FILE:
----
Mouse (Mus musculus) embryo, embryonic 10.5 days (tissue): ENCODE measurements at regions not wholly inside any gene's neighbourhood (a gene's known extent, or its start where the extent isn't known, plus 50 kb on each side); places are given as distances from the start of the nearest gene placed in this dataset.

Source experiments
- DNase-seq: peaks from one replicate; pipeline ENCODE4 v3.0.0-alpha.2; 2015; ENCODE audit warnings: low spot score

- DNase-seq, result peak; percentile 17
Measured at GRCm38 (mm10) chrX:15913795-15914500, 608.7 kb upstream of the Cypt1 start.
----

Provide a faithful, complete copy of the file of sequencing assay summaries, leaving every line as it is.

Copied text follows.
Mouse (Mus musculus) embryo, embryonic 10.5 days (tissue): ENCODE measurements at regions not wholly inside any gene's neighbourhood (a gene's known extent, or its start where the extent isn't known, plus 50 kb on each side); places are given as distances from the start of the nearest gene placed in this dataset.

Source experiments
- DNase-seq: peaks from one replicate; pipeline ENCODE4 v3.0.0-alpha.2; 2015; ENCODE audit warnings: low spot score

- DNase-seq, result peak; percentile 17
Measured at GRCm38 (mm10) chrX:15913795-15914500, 608.7 kb upstream of the Cypt1 start.